Another important fact that seems to be ignored about labelling cigarettes with scary graphic images is that these messages are seen by significant individuals other than the intended receives such as the children of smokers. Children should be protected not just against second hand smoking, but also against unintentional fear appeal of cigarette packs’ labels. Smokers get these messages and carry them to wherever they go, including their houses. These labels might cause intense sadness and anxiety to the family members and friends of the smokers. Labels of products play the role of media and should be sensible to the effects on and responses of audiences. Due to these effects, moderate and low levels of tension should be considered. Furthermore, ethical guidelines should be adopted about labelling cigarette packs and the messages should be tested before applying on the packs. Besides, they can be placed inside the packages, not on them. Furthermore, the messages on the labels are kinds of health education and should be designed based on the mental, cognitive, and social capabilities of the target population. When they are planned to target a wide range of population of different ages and social and economic situations, they should be designed in the way to be appropriate for everyone. In addition, health education is a health service and providing every health services needs the consent of the target, particularly in the case of using fear appeals. It is an exaggerated point of view about cigarette labels. However, people do not have an opportunity to not get them. It does not seem to be ethical to expose unwilling audiences to this advertisement. People are able to turn off the TV when it shows an unpleasant advertisement, but what can they do to prevent seeing these images on their cigarette packs? On one hand, the validity of such graphic messages is questionable. Do all the smokers die from the effects of smoking at a young age? These graphic warnings might cause reactance or increase in consumption. Smokers may avoid them (2, 7); therefore, health promotion programs lose these groups.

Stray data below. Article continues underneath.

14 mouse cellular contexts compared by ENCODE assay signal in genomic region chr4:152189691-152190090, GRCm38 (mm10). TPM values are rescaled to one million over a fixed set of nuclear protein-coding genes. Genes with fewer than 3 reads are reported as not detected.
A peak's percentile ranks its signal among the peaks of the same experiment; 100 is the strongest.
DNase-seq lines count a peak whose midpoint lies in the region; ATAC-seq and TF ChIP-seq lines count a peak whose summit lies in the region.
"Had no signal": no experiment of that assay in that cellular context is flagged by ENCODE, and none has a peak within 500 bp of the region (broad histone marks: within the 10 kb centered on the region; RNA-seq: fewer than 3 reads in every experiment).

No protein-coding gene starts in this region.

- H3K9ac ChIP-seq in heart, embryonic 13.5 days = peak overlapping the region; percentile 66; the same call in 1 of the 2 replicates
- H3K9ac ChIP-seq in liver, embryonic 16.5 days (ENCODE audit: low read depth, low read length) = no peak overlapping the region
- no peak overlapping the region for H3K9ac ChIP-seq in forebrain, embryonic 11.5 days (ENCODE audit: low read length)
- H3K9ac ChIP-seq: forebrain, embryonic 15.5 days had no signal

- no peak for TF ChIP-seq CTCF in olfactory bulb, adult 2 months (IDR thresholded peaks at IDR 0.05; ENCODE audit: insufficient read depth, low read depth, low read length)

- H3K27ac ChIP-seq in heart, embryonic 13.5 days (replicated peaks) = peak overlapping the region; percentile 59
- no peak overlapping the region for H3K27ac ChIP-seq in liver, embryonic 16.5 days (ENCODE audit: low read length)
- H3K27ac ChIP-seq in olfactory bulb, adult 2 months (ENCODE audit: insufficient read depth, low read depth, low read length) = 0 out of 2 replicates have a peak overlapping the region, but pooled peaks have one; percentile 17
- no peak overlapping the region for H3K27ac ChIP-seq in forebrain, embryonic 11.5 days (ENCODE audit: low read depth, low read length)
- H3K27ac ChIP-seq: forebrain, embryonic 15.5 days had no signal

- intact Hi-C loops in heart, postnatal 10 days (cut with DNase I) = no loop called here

The final point is that positive emotions such as empathy, love, and hope can be used to encourage good behavior (7). Bandura believes that “public health messages that elicit positive emotions make people feel more efficacious and optimistic about the benefits of new healthful practices than do messages that arouse fear” (10). A study showed that strength of emotional appeal has been high for cigarette packs, which portray family love or attachment (11). Instead of the photo of a dead man, there can be a photo of a healthy man enjoying life with his family. If the message is about empowering people and convincing them about the benefits of quitting smoking, people will be encouraged not only to quit smoking but to also have a healthy life style (9). Finally, it is important to support smokers to quit smoking. These all indicate that some of the current graphic images seem to be exceeding the requirements of the tobacco framework. The governments and WHO should be better friends with smokers and do not harm them.